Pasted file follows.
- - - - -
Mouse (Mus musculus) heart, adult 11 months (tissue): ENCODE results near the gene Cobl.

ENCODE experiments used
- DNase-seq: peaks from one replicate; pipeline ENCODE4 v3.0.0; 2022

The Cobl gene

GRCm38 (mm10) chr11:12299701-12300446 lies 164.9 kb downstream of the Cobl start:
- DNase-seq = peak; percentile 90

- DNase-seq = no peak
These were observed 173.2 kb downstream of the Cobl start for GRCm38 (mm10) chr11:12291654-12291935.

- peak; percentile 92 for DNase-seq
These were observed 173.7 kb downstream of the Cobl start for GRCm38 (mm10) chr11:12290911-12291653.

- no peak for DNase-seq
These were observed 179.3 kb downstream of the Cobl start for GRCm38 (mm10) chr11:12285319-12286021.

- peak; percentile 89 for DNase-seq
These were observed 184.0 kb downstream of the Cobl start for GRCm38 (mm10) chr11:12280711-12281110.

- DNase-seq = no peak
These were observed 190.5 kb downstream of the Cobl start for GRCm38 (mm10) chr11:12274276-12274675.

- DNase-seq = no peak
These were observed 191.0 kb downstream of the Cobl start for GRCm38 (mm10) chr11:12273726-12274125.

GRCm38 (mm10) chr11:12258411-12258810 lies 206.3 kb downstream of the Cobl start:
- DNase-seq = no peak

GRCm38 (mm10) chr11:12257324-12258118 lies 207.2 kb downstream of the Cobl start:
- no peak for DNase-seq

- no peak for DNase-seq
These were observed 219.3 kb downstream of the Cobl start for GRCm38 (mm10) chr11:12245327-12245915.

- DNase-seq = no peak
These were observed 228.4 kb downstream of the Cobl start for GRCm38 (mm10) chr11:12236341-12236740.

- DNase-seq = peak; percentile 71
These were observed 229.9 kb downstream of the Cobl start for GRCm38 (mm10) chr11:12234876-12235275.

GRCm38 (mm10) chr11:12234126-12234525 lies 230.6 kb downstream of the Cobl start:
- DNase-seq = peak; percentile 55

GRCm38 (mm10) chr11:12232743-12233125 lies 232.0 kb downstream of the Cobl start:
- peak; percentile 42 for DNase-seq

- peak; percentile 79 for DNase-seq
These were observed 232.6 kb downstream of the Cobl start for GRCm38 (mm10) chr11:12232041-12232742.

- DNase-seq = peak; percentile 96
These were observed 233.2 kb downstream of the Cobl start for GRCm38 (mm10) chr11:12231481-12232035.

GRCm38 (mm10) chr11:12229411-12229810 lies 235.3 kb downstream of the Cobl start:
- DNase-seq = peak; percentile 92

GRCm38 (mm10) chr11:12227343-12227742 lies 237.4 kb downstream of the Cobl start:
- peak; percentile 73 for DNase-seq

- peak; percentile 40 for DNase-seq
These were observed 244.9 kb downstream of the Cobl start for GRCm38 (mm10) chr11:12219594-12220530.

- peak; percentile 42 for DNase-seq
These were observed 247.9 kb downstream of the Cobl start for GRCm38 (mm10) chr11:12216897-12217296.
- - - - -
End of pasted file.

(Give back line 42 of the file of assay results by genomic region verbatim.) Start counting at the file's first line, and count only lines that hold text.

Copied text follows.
These were observed 244.9 kb downstream of the Cobl start for GRCm38 (mm10) chr11:12219594-12220530.